Wintersteen’s response to the student ended by telling the senior that students can contact their academic adviser if they feel more comfortable taking online classes:
“Many courses already have an online option. If a student is more comfortable moving to online classes, we encourage them to contact their academic adviser to explore options or contact the Dean of Students Office. We know we cannot eliminate the risk of COVID-19. Ultimately, we support our students in making the best decision for their individual circumstances.”
It was a similar refrain as the Pac-12’s response to the #WeAreUnited movement in which a group of Pac-12 athletes wrote in The Players’ Tribune a list of demands in August that addressed health and safety protections, racial injustice, and economic freedom and equality.
Part of the Pac-12’s statement in response to the #WeAreUnited movement stated, “We have made it clear that any student athlete who chooses not to return to competition for health or safety reasons will have their scholarship protected.”
That sentence was even underlined for extra emphasis in an email Pac-12 Commissioner Larry Scott sent to the conference’s leadership team.
In another internal email obtained by Out of Bounds, Oregon State AD Scott Barnes expressed a similar sentiment to members of the university’s administration, writing, “We have talked as a P12 AD group and our position is that these individuals simply do not have to play. It is up to them.”
Scholarship protections were one of the #WeAreUnited demands and it was granted, but doing so was the bare minimum. Rather than ceding any significant ground to its athletes, Pac-12 administrators expressed that their athletes could simply opt out of the 2020-21 season if they had any concerns, which only puts a band-aid on the bigger issues voiced by the athletes. Likewise, when members of the Iowa State community expressed to Wintersteen that they had concerns with the spread of the virus in Ames and around campus, she or her assistant wrote in multiple emails obtained by Out of Bounds that students could simply choose to take their classes online, which is essentially the academic version of telling an athlete that he or she can choose to opt out.
In fact, multiple emails obtained by Out of Bounds showed that Wintersteen or her assistant responded to concerned members of the Iowa State community with a boilerplate response, with some version of the same paragraphs that were nearly written word for word.
When a woman named Kate, who’s the mother of a freshman at Iowa State and whose last name was redacted by the university, wrote to Wintersteen that the decision to allow 25,000 fans in Jack Trice Stadium was “profit driven,” Assistant to the President for Communications Megan Landolt closed her three-quarter-page response to the concerned mother with a very similar paragraph to the one listed above, about how students can elect to take online classes.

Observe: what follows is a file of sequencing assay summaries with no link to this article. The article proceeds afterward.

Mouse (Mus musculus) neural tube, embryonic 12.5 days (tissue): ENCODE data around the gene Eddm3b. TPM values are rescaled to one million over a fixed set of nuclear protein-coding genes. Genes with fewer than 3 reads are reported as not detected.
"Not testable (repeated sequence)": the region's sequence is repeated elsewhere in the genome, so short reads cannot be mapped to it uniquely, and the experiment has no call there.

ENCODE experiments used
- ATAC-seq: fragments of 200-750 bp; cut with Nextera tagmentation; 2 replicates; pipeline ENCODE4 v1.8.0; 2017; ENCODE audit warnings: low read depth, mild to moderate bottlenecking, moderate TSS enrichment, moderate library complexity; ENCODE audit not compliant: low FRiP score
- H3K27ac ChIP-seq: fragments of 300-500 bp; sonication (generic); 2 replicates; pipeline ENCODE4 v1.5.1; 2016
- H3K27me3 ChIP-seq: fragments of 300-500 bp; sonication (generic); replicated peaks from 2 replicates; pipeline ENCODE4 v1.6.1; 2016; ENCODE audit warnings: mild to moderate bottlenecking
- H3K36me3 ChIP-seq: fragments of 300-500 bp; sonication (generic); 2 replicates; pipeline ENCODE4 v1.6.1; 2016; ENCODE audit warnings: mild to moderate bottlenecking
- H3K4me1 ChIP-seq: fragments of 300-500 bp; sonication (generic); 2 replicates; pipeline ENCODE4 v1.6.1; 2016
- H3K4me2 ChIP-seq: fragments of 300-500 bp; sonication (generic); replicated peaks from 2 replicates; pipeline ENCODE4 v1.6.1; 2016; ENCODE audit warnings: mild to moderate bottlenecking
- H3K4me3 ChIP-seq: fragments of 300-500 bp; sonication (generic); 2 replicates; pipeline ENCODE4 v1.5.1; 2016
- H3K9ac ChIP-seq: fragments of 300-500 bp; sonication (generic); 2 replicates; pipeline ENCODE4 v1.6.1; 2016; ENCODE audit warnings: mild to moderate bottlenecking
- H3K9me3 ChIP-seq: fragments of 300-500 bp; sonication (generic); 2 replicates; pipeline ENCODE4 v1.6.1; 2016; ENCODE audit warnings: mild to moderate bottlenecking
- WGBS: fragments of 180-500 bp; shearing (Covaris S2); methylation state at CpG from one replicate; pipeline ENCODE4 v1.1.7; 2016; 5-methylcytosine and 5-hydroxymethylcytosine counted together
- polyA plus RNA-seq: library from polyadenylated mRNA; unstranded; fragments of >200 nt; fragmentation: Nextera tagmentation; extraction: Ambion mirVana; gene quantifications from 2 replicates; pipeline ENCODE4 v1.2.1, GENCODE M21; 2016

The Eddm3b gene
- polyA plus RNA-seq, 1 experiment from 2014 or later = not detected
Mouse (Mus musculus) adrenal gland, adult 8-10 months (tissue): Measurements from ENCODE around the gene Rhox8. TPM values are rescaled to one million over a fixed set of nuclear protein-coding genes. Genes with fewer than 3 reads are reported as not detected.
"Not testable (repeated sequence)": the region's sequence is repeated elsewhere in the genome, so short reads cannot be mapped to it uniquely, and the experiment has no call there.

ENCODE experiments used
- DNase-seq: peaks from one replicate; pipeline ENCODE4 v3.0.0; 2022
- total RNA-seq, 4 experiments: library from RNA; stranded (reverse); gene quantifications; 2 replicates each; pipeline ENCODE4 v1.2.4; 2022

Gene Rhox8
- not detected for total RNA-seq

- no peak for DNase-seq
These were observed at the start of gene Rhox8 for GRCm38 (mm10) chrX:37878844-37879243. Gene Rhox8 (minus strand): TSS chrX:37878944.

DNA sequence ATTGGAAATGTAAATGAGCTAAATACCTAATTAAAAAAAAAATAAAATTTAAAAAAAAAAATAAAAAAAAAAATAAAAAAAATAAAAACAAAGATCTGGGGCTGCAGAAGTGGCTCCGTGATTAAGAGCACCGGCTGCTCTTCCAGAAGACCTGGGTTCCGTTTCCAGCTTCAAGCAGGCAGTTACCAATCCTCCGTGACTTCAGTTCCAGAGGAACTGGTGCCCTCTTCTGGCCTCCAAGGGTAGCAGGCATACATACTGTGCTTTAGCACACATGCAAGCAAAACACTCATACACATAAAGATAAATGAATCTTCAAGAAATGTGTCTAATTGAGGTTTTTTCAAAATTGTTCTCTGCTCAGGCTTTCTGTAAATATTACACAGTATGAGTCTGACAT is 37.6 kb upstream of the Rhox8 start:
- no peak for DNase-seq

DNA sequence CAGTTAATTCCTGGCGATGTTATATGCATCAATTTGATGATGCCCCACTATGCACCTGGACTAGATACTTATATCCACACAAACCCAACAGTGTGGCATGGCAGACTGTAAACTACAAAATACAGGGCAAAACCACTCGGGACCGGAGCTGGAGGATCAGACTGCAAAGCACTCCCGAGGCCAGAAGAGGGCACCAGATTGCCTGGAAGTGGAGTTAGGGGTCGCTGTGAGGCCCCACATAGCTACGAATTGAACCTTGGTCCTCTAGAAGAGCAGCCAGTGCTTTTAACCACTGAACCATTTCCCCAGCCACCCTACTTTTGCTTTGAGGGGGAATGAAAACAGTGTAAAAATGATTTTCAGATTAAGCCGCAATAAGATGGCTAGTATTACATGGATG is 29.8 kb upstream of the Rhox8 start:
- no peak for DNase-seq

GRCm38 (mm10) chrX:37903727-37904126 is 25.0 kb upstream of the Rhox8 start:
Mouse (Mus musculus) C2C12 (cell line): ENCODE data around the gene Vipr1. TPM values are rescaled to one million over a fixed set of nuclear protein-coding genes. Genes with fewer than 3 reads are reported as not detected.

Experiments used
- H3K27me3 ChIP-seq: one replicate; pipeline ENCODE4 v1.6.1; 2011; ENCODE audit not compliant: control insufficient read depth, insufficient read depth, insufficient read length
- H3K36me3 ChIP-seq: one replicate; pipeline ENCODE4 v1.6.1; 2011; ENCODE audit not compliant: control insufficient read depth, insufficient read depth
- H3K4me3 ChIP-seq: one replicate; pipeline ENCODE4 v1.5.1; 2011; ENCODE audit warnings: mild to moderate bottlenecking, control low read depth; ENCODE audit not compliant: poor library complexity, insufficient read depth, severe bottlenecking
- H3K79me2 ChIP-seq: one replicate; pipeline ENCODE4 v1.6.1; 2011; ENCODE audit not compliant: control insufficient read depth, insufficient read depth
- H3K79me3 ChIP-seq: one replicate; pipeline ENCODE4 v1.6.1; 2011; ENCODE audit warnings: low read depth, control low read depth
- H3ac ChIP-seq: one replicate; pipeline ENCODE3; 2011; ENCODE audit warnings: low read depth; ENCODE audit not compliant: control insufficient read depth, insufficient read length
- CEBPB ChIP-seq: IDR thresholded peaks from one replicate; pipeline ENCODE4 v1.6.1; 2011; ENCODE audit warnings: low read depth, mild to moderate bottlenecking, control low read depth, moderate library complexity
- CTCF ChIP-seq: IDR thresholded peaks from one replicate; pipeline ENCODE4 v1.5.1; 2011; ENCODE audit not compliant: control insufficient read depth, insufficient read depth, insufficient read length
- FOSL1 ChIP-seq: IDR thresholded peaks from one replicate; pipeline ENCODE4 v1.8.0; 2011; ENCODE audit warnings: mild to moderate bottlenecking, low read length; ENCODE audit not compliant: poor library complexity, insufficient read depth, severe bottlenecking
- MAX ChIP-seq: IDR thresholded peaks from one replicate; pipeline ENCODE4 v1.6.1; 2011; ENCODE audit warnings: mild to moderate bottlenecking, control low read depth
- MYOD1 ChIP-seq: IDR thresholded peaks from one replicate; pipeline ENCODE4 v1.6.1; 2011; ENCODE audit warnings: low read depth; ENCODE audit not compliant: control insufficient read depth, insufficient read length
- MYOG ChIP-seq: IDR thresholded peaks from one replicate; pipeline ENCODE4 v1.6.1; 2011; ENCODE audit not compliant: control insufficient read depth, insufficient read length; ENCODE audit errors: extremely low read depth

But the mother’s primary concern was about 25,000 fans attending a home football game, not her son’s class schedule.
“He is pretty much quarantining himself and he says the virus is everywhere,” the mother, Kate, wrote to Wintersteen. “Ames, you must know, is one of the worst cities in the world for the virus. Please help me understand why one would choose to bring 25,000 people together to watch football in 12 days.
“I have watched you make some very solid decisions, testing in advance and a well thought out move in process. But there have been missteps as well. Allowing a day long party event before school even begins. That started the massive spread. You are now doubling down by allowing people from throughout Iowa to come to Ames and sit in a stadium together. When you know better, you do better. This decision is profit driven by your AD and does not protect the students you are responsible for. Conscious leadership requires one to put people first. I implore you to be one.”
There were multiple emails that Landolt, the assistant to the president, forwarded to Wintersteen, along with comments like “A happy note” or “Another happy note,” apparently to offset the critical feedback the administration had received.
Iowa State wasn’t just under fire for its decision to open the doors to Jack Trice Stadium to 25,000 fans, but also for the university’s perceived role in contributing to the state of Ames in late August and early September.
Ian Johnson, who wrote that he’s a former Iowa State student and a resident of Ames, wrote to the president’s office on Aug. 29. “As I’m sure you may be aware, there has been a massive spike in cases since students have come back,” Johnson wrote. “It is abundantly clear at this point that in-person classes must be canceled to prevent further community spread. Rather than chastising students for their supposed role in spreading the virus, the ISU administration needs to accept responsibility for their decision to have classes meet in person. It goes without saying, but people in our community will die from Covid-19 as a direct result of the decision to reopen classes.”
The next day, Johnson followed up with a link to the story from The New York Times that named Ames, Iowa, as the worst metro area in the country in terms of increase in cases relative to population.
The graph below from The New York Times shows the spike in cases in Ames in late August.
On Sept. 2, members of the Iowa State Student Government Senate introduced a bill that recommended that the university move all of its classes online, that it work to move as many students as possible out of Ames, and that Iowa State shares its resources to help Ames “in the event of a significant COVID-19 outbreak in the Ames community.” It was a formal proposal to do what concerned members of the campus community had asked of Wintersteen in emails.
The bill was introduced the same day that Iowa State reversed course and announced that fans wouldn’t be allowed at the Cyclones’s home opener.
That’s because, right now, all of this is connected – from a national level to a state level, to a college campus, to a football team.
All of it.
Recap of the last newsletter
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“The clause protects Texas Tech and its opponents from a number of potential doomsday scenarios, and it feels like the U.S. has experienced about half of them this year. In a year that has featured news coverage about “Murder Hornets” and deadly mosquitoes, on top of the pandemic, raging forest fires, hurricanes, the deployment of the National Guard and an alleged plot by militia members to kidnap a governor, it’s probably prudent for the legal departments at universities to be as thorough as possible when writing their force majeure clauses, even if they sometimes read like a book in the Old Testament, a chapter in an ancient history textbook or a synopsis of a season of 24.”
Thank you for reading this edition of Out of Bounds with Andy Wittry. If you enjoyed it, please consider sharing it on social media or sending it to a friend or colleague. Questions, comments and feedback are welcome at email@example.com or on Twitter.